New Hampshire's Virtual Town Hall
Legislation passed by both the House and Senate is starting to make its way to the desk of Gov. John Lynch as the legislative session grinds to a close on July 1.
Lynch is in his last term as governor, having decided not to run for re-election. He can veto a bill, sign a bill, or let it pass into law without his veto or signature.
This week he vetoed HB 1549 that would prohibit New Hampshire motor vehicle records from being used in any federal identification database.
He said in his veto message that the bill “would prohibit the federal government from maintaining information from New Hampshire motor vehicle records for lawful public safety purposes.”
He’s considering a bill that sets guidelines for what school athletic officials are supposed to do in the event of a concussion injury to a school athlete.
His press spokesman said he has “real concerns” about a bill that’s likely to reach him soon: A bill to give business owners a tax credit for making donations to a scholarship for a private school education.
One big piece of news in these waning days of the session was word on Friday that House Majority Leader D.J. Bettencourt is resigning and will not seek re-election.
The Salem Republican is starting a new job as as Executive Director of the New Hampshire Legal Rights Foundation, a organization founded by House Speaker Bill O’Brien. Bettencourt said that the job will be in conflict with his role at the State House, so he will resign on June 6.
As the days count down toward adjournment, both the House and Senate were busy this week, as they were last week.
The Senate killed some House-passed bills, including:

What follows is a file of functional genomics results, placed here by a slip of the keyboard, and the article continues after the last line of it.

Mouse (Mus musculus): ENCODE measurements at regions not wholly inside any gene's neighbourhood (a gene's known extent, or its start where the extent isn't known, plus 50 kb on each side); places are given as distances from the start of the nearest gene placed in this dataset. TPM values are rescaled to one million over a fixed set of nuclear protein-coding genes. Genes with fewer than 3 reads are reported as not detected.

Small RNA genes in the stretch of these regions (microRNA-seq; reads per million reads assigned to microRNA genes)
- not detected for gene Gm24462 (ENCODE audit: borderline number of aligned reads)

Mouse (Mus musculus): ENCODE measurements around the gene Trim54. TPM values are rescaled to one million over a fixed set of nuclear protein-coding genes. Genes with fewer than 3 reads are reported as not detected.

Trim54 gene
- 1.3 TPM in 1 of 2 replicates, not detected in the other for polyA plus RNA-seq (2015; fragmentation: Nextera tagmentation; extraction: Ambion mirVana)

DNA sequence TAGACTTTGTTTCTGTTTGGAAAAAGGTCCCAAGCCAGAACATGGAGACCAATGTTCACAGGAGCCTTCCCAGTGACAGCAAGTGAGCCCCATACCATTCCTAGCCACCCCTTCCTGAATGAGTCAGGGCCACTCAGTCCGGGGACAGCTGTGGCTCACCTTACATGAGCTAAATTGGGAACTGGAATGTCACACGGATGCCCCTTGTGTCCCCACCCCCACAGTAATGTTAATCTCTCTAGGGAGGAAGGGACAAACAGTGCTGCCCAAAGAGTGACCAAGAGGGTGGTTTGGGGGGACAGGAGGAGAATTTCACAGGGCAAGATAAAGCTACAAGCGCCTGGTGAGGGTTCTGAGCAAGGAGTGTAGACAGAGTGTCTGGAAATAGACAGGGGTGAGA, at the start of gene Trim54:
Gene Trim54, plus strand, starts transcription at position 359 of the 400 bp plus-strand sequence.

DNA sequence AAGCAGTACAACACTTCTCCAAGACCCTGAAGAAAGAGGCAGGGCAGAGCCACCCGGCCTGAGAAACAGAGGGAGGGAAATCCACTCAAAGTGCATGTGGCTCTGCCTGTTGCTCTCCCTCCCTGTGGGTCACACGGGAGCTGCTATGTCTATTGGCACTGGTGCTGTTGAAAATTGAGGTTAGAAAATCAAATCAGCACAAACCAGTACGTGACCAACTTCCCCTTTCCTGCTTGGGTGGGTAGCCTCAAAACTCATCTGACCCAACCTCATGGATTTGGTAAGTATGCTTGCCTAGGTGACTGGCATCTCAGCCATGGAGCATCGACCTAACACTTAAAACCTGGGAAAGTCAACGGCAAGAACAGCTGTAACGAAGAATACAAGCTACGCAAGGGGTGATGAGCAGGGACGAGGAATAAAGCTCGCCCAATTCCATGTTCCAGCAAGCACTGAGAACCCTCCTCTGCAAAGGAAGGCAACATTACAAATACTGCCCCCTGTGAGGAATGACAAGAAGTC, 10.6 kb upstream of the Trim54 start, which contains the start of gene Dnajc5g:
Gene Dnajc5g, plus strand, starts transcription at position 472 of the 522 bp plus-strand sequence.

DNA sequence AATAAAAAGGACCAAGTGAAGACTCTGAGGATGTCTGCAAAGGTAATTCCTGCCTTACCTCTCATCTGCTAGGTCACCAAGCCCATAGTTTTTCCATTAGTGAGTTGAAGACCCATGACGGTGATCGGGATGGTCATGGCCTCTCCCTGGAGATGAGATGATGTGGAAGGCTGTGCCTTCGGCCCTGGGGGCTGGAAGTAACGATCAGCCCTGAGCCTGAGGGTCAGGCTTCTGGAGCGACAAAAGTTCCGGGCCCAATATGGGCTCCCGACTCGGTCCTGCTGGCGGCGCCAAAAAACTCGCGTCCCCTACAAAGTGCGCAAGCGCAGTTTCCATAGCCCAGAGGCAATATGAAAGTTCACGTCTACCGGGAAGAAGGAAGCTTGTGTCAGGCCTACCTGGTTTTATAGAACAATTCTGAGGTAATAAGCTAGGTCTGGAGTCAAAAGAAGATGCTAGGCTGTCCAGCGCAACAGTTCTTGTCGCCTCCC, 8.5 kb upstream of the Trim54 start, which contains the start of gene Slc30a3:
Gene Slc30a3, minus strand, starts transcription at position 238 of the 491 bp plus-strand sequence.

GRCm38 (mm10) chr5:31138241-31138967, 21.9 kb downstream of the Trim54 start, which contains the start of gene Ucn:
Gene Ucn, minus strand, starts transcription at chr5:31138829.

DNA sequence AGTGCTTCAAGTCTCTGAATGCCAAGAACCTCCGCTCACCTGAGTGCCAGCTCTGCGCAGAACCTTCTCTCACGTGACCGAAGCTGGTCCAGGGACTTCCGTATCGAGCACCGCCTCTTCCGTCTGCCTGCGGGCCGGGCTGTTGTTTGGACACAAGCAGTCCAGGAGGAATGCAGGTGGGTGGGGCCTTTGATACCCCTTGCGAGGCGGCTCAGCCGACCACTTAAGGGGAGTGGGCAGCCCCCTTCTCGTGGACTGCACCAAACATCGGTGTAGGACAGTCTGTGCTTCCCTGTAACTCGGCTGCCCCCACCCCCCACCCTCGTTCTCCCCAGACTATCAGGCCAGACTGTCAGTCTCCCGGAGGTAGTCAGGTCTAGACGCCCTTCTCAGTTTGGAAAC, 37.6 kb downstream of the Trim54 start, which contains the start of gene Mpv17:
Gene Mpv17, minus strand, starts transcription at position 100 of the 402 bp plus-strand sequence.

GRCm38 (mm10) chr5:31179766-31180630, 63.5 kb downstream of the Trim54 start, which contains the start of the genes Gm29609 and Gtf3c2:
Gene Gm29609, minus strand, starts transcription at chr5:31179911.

There are some 60 bills in conference committees where House and Senate negotiators are seeking consensus, including:
A big piece of legislation that’s being negotiated by House and Senate conferees is CACR 12: the education funding constitutional amendment.
If passed and signed by the governor, it would be put before voters for their approval on the November ballot.
The governor’s Executive Council this week confirmed the nomination of Jim Bassett as a justice on the New Hampshire Supreme Court.
A conservative group tied to House Speaker William O’Brien opposed the choice. He was confirmed on a 4-1 vote among the all-Republican council.
House election filing period
The filing period for House candidates will proceed as scheduled, despite an attempt to delay it because of court challenges to the redistricting plan.
Several towns and individual groups had sued against implementation of the GOP-controlled redistricting plan that was passed by the Legislature. Lynch had vetoed the plan, saying it disenfranchised certain wards and district, but lawmakers overrode his veto.
The separate suits will likely be consolidated for consideration in the near future by the state Supreme Court.
Gubernatorial campaign doings
GOP gubernatorial candidate Ovide Lamontagne talked about summer jobs and wages to a group of high school students in Manchester. He proposed a lower minimum wage for summer jobs.
The U.S. Dept. of Labor establishes the minimum wage at $7.25 per hour. States can choose to enact legislation to make it higher than that. The minimum wage here is $7.25.
Federal law also allows for lower wages for young, entry-level workers and for students, something Democratic gubernatorial candidate Maggie Hassan pointed out in answer to Lamontagne’s comments.
Check out our Facebook discussion on the issue.
Enjoy the holiday weekend. Remember those who gave the ultimate sacrifice so that we could enjoy the freedoms we tend to take for granted every day. See you back here next week.